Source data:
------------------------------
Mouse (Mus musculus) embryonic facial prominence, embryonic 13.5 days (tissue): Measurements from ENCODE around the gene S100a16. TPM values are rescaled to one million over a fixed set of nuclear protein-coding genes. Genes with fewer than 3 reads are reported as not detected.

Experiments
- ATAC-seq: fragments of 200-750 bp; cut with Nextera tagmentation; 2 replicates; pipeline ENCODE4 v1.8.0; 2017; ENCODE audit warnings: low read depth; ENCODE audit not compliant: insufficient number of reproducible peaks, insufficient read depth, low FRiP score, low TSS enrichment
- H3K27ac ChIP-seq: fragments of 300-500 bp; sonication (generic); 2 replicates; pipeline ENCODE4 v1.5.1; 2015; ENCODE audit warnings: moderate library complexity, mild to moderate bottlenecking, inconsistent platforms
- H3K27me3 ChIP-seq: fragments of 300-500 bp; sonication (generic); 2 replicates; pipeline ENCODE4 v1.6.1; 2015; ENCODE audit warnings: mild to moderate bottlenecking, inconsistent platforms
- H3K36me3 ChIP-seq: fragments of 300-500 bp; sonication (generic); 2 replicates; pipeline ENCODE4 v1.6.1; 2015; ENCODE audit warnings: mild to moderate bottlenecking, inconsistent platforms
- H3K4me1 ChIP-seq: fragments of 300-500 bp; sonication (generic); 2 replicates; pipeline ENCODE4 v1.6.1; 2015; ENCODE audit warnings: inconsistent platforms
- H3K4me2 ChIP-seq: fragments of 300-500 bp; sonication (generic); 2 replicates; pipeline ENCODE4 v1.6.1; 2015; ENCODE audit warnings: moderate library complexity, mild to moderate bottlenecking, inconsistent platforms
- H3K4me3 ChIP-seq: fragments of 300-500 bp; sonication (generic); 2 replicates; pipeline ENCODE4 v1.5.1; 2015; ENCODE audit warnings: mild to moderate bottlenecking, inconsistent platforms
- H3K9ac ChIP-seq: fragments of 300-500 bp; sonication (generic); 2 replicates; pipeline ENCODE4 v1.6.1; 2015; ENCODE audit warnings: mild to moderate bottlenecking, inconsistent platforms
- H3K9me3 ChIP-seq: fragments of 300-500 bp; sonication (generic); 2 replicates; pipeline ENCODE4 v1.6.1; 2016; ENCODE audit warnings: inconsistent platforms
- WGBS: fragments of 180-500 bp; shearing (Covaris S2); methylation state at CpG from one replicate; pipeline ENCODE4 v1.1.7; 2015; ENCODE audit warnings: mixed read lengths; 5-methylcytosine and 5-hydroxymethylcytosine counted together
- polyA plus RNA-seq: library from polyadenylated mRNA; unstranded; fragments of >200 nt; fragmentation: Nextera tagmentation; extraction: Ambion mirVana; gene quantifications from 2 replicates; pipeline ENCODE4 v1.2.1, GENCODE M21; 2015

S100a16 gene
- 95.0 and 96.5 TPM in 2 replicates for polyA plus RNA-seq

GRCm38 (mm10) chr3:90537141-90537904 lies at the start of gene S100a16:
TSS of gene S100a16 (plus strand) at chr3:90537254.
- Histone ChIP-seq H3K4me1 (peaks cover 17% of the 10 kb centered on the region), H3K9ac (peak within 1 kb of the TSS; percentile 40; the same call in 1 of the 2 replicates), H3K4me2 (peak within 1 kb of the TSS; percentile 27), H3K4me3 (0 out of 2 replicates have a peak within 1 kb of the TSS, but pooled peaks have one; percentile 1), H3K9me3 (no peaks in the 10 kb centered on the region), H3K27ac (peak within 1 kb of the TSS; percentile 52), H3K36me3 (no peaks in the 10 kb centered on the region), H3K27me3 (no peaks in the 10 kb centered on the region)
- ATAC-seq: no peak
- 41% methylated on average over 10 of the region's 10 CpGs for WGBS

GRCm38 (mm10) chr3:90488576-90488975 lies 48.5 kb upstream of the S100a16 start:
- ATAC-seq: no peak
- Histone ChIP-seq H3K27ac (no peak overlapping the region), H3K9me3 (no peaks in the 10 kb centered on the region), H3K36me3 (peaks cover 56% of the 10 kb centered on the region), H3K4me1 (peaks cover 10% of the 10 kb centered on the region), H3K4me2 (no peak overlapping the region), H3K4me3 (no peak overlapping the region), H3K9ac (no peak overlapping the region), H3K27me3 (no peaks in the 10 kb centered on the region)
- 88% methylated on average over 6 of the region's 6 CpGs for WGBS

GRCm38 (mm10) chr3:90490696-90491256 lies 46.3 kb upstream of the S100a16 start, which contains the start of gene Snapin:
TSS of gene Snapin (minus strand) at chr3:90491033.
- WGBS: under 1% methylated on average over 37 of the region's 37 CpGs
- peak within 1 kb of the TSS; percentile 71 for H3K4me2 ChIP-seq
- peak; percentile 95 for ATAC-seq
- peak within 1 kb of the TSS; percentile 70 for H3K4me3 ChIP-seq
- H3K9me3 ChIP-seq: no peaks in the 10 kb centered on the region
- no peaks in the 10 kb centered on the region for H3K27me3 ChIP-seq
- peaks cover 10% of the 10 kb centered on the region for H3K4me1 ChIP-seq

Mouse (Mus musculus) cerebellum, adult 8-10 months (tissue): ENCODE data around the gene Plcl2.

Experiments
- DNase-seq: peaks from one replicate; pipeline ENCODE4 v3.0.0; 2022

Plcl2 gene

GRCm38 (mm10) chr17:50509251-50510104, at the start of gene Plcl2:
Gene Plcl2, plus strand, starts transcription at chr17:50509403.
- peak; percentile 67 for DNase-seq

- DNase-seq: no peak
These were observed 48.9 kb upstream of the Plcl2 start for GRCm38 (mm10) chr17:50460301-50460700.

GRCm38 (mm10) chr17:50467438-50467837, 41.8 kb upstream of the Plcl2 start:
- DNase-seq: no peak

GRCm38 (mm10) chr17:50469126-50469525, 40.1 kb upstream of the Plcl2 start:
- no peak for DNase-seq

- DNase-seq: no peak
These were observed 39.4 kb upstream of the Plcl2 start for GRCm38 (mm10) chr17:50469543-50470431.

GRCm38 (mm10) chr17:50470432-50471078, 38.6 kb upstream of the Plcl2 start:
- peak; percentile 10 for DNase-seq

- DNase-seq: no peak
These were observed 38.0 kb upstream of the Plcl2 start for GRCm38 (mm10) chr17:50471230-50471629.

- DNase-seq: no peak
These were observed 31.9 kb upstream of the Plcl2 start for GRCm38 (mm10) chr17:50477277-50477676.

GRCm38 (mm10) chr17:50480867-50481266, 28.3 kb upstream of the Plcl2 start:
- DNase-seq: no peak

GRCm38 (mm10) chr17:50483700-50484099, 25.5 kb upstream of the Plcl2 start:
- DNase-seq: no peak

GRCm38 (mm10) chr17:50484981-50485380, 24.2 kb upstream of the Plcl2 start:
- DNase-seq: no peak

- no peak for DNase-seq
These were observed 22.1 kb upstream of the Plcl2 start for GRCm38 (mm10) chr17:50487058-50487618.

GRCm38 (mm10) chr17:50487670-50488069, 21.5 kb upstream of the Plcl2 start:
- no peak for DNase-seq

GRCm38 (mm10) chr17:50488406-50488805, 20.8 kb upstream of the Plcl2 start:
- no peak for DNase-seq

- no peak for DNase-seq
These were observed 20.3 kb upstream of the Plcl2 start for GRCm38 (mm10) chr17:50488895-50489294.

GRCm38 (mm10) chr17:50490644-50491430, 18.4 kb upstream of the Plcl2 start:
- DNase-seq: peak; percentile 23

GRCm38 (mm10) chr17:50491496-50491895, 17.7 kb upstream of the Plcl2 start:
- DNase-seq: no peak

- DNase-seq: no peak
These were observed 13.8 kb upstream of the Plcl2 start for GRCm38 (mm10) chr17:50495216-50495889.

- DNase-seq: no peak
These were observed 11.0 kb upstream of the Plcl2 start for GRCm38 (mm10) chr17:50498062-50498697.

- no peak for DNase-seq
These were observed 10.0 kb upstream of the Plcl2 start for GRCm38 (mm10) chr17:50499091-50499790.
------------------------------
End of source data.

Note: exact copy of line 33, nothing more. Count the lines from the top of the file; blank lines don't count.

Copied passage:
- peaks cover 10% of the 10 kb centered on the region for H3K4me1 ChIP-seq